An essential part of ARB's work is to ensure that anyone on ARB's Register is appropriately qualified. This is an important safeguard giving the users of architects' services the confidence that they are using a qualified professional.
ARB's work in prescribing qualifications is central to meeting that aim. "Prescribing" is the term used in the Act to describe the process we go through to assess whether we are confident that the qualifications we prescribe meet established criteria, and we look at whether students gaining those qualifications have the right knowledge, understanding and skills to become architects.
The process of prescribing qualifications is robust but cost effective. In the main, institutions use their existing systems for internal and external review to support their application. During the process, we may raise enquiries concerning the institution's ability to meet the criteria and seek assurances for future action. This exchange helps to give us confidence in the qualification, and helps the institution itself by highlighting areas which may need to be addressed.
We publish details about prescribed qualifications to help students and prospective students make informed choices about gaining qualifications in architecture. It is important that they too can have confidence that they are obtaining a valuable qualification which can support both UK and EU registration.
How a qualification is prescribed
The Architects Act gives ARB the responsibility for prescribing the architectural qualifications needed by students before they can register with ARB.
There are a number of schools and institutions throughout the UK offering a wide range of ARB-prescribed qualifications. They must go through a stringent process to ensure that the qualifications they award to students meet the relevant criteria and that they equip students with the knowledge they need to progress through their architectural education.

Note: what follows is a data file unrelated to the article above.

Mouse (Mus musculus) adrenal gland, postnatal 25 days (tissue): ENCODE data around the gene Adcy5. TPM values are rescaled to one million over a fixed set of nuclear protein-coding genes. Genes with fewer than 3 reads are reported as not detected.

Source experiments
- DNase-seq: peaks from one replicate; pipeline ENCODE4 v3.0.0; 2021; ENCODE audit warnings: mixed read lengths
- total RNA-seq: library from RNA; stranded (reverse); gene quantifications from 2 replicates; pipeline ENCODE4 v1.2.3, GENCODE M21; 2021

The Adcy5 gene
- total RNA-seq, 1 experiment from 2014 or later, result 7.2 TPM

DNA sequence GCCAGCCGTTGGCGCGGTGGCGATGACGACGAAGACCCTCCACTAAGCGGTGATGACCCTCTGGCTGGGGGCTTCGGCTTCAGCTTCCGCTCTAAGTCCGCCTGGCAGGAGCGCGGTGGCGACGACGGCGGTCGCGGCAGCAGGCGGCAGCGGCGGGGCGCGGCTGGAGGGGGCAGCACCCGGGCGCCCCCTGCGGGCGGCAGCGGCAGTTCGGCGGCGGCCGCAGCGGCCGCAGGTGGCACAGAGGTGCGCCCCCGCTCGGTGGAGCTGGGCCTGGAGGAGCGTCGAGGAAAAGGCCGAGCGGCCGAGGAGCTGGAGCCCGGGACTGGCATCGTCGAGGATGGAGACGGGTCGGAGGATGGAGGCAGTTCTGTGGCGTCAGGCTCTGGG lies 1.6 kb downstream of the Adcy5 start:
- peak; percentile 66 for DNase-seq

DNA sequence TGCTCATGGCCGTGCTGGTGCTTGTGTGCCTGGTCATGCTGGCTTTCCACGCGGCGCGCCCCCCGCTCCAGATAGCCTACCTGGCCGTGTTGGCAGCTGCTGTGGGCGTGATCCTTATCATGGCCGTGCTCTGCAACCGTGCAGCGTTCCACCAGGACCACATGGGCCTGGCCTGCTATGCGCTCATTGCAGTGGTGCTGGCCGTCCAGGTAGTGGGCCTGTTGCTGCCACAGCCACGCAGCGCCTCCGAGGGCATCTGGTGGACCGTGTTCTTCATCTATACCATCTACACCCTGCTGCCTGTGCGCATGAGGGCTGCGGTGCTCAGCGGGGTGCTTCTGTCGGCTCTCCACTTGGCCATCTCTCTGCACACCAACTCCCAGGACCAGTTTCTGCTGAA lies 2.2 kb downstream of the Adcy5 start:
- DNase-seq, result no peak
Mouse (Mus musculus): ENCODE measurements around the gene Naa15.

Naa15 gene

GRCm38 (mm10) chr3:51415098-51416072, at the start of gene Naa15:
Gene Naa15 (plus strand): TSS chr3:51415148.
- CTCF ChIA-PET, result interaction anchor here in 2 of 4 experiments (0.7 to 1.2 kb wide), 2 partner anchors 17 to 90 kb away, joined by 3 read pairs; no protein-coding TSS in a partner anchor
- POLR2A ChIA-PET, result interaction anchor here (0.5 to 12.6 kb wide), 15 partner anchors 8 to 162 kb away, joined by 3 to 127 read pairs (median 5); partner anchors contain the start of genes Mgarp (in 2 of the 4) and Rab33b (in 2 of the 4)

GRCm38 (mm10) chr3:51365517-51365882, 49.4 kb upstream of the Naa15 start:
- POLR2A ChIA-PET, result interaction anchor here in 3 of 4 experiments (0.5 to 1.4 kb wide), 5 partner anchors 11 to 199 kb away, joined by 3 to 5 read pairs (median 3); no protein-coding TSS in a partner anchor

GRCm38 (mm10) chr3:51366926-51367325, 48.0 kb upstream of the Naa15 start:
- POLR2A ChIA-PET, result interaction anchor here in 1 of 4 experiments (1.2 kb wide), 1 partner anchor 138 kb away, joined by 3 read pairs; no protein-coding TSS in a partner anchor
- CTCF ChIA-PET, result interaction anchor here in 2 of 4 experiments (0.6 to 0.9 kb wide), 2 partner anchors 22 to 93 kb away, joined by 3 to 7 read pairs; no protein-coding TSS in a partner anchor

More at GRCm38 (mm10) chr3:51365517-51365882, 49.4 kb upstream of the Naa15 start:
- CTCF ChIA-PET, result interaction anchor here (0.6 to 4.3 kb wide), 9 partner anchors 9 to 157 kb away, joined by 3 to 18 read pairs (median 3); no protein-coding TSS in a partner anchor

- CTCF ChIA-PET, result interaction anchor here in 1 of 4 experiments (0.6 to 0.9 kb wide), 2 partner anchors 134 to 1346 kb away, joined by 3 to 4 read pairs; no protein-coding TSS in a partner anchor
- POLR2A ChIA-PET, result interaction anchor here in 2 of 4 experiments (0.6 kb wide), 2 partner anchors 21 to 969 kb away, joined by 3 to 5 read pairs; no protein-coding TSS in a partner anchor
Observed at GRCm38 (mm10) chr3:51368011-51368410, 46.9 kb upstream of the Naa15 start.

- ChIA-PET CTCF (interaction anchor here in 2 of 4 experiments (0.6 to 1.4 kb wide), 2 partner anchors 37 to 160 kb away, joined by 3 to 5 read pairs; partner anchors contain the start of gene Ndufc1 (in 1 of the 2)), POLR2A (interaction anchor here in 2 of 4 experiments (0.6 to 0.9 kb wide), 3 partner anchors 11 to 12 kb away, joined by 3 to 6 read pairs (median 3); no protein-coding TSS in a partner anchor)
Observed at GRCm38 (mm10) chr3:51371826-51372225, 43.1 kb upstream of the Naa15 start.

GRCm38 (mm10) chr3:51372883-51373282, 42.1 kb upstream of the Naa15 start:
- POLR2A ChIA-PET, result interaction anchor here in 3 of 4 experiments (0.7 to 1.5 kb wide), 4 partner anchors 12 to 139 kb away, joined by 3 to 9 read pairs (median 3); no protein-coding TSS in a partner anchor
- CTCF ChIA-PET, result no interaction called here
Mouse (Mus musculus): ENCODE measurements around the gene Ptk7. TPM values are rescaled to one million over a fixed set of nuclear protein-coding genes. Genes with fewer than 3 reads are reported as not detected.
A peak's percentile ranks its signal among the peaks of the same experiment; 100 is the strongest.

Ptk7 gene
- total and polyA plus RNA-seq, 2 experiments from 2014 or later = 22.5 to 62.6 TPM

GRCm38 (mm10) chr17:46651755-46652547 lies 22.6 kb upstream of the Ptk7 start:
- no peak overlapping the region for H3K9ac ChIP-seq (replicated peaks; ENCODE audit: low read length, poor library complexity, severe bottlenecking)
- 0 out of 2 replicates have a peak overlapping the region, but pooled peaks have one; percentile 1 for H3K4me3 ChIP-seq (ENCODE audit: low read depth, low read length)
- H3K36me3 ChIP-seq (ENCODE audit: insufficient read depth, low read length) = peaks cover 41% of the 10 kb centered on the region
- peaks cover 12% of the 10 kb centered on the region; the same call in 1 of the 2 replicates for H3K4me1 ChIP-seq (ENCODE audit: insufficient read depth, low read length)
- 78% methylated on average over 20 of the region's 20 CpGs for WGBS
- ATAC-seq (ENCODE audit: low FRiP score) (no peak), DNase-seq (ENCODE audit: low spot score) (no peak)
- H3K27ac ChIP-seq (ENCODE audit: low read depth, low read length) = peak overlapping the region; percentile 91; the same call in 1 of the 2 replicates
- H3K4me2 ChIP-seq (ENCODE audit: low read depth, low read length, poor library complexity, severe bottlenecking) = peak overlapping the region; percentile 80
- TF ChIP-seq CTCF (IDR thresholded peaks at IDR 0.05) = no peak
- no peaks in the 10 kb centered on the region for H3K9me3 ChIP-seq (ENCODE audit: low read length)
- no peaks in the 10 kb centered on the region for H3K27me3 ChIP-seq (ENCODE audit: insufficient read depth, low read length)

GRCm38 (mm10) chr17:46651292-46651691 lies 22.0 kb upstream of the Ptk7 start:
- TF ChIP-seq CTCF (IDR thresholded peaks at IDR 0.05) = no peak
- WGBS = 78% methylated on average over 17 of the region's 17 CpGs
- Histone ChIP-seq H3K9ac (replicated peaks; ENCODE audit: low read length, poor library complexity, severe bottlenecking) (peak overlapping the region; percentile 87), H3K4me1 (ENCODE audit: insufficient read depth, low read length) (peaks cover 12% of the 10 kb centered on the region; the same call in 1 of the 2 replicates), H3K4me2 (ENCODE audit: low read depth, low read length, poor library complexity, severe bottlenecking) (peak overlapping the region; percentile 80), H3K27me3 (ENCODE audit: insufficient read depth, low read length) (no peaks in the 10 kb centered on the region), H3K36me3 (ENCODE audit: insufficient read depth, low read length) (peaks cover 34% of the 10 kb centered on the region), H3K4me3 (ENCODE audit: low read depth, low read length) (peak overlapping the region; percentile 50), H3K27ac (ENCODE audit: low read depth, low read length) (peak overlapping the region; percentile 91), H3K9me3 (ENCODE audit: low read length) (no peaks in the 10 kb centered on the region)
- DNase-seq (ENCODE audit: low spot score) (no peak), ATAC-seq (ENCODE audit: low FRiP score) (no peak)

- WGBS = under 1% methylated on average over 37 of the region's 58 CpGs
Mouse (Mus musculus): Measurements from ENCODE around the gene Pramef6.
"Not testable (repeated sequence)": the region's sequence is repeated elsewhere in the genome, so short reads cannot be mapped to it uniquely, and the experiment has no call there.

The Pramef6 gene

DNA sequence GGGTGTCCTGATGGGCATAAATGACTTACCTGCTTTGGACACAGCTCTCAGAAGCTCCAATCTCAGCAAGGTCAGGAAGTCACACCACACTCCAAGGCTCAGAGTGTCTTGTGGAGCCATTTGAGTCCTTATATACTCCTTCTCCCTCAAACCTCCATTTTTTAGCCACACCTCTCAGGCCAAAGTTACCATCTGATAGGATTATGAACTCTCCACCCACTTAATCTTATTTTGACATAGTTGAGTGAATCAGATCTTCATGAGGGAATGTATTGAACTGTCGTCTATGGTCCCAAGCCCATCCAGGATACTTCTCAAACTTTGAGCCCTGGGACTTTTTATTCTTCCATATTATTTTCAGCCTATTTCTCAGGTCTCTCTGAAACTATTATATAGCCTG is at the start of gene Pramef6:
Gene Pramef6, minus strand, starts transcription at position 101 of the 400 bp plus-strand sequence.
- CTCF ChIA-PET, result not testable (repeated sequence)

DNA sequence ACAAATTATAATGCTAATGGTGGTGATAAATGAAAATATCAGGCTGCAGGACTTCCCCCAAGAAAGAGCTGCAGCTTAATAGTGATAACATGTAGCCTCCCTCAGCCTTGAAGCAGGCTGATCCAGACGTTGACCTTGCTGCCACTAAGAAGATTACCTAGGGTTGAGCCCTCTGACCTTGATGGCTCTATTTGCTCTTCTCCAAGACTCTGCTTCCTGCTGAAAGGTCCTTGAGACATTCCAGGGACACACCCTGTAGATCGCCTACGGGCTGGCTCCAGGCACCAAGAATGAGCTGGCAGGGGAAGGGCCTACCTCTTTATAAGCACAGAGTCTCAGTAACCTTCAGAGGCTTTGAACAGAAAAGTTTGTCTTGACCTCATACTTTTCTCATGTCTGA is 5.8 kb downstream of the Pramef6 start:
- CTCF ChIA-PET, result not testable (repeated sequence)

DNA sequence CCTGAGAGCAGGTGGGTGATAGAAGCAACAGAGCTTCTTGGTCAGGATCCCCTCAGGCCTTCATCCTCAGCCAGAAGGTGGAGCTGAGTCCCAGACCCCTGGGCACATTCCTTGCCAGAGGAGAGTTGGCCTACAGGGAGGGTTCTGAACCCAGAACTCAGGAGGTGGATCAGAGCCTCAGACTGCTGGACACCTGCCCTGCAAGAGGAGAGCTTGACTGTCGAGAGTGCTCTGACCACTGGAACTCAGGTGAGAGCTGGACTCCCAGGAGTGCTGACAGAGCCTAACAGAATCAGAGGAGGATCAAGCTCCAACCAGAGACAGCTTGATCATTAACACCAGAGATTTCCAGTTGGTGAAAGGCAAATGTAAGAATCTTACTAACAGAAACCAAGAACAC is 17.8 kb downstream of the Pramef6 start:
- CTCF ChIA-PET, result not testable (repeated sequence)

To ensure continued prescription, or to have a new qualification recognised by ARB, the institutions have to present us with documentary evidence that demonstrates key objectives have been or will be met. The Board needs to be confident that students gaining an ARB-prescribed qualification can show that they have met all of the relevant criteria. An institution that meets these key objectives gives the Board the required degree of confidence.
When an institution applies to have their qualifications prescribed, we strongly encourage them to use information that they already hold, and to submit it electronically. Not only is this less onerous and more convenient for the institutions, it also avoids duplication. This in turn leads to a much more streamlined and efficient system for ARB and for the institution, as both the time and resources needed for the prescription process are reduced.
Applications are subject to detailed consideration. Any questions subsequently arising can be addressed by the institution submitting additional information or explanation, giving the Prescription Committee and the institution the opportunity to collate all of the relevant information before it is put to the Board to decide whether to prescribe the qualification.
The Committee has appointed five Independent Advisers to assist with scrutinising applications. While the advisers played an important role during 2011 in helping the Prescription Committee to implement the new Criteria, their main focus is to provide technical expertise to the Committee where this is required. Feedback has confirmed that the independent advisers' input into the prescription process provides a valuable external commentary, with institutions using the information to develop and improve the qualifications that they offer, resulting in increased opportunities for students.
Once the Committee has considered the information, the Board then looks at the Committee's recommendations before deciding whether to prescribe the qualification. Prescription is usually granted for four years if the Board is confident that the requirements for that qualification have been met. If the Board is less confident, it can limit prescription to under four years, or impose special conditions. Conditions of prescription usually involve an institution submitting specific additional information to the Board annually so that any potential issues are dealt with at an early stage. This helps to prevent a situation arising where students could be disadvantaged because the qualification was not fit for purpose.